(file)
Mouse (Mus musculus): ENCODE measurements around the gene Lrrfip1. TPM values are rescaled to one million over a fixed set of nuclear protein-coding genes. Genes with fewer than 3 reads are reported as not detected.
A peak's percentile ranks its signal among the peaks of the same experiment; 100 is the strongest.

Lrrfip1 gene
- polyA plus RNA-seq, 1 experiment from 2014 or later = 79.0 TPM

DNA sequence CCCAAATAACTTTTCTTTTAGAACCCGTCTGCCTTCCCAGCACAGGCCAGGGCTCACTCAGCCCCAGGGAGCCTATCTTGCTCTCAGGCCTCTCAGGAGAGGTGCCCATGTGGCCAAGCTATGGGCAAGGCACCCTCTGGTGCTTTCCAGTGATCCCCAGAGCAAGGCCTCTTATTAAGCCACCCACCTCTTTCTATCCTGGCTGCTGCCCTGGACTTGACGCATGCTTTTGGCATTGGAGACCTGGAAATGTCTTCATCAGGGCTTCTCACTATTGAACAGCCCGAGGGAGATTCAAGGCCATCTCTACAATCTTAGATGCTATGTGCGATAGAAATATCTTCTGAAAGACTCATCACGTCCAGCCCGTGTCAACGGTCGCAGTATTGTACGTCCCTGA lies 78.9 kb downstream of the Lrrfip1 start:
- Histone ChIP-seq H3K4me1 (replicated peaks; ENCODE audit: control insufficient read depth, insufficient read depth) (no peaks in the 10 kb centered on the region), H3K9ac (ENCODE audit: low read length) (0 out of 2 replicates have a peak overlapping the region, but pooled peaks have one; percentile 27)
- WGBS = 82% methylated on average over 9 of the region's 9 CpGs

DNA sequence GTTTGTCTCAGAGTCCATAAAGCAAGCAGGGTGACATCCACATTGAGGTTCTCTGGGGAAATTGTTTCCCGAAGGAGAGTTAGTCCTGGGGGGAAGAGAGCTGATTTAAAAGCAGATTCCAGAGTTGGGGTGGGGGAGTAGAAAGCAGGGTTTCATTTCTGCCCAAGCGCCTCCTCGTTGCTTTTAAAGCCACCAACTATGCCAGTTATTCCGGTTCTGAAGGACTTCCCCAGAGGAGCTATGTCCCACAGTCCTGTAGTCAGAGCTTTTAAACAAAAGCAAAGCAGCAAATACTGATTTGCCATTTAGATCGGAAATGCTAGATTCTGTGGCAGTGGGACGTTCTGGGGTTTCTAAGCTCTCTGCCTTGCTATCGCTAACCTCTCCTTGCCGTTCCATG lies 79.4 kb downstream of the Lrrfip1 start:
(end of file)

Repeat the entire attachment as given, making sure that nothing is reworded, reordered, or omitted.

Mouse (Mus musculus): ENCODE measurements around the gene Lrrfip1. TPM values are rescaled to one million over a fixed set of nuclear protein-coding genes. Genes with fewer than 3 reads are reported as not detected.
A peak's percentile ranks its signal among the peaks of the same experiment; 100 is the strongest.

Lrrfip1 gene
- polyA plus RNA-seq, 1 experiment from 2014 or later = 79.0 TPM

DNA sequence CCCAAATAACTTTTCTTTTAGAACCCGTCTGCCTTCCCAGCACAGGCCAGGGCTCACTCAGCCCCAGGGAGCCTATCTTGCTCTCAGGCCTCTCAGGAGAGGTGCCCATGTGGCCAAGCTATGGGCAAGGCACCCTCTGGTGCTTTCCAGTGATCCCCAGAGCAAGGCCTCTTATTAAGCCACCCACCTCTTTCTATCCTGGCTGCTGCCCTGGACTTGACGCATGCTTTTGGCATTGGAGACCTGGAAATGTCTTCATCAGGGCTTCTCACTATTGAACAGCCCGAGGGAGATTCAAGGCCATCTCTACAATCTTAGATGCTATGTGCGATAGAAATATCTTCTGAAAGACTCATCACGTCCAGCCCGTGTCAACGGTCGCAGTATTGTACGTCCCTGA lies 78.9 kb downstream of the Lrrfip1 start:
- Histone ChIP-seq H3K4me1 (replicated peaks; ENCODE audit: control insufficient read depth, insufficient read depth) (no peaks in the 10 kb centered on the region), H3K9ac (ENCODE audit: low read length) (0 out of 2 replicates have a peak overlapping the region, but pooled peaks have one; percentile 27)
- WGBS = 82% methylated on average over 9 of the region's 9 CpGs

DNA sequence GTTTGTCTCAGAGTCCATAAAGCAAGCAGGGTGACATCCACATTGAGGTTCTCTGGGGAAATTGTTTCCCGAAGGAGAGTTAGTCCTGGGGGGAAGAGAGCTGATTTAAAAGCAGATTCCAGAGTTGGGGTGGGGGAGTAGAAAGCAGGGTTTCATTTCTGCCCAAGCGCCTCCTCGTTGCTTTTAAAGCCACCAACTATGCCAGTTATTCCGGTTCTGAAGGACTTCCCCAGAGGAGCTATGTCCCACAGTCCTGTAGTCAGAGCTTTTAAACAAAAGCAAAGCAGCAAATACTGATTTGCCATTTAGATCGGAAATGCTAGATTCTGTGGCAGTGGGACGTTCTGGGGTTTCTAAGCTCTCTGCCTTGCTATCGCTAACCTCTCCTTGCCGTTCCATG lies 79.4 kb downstream of the Lrrfip1 start: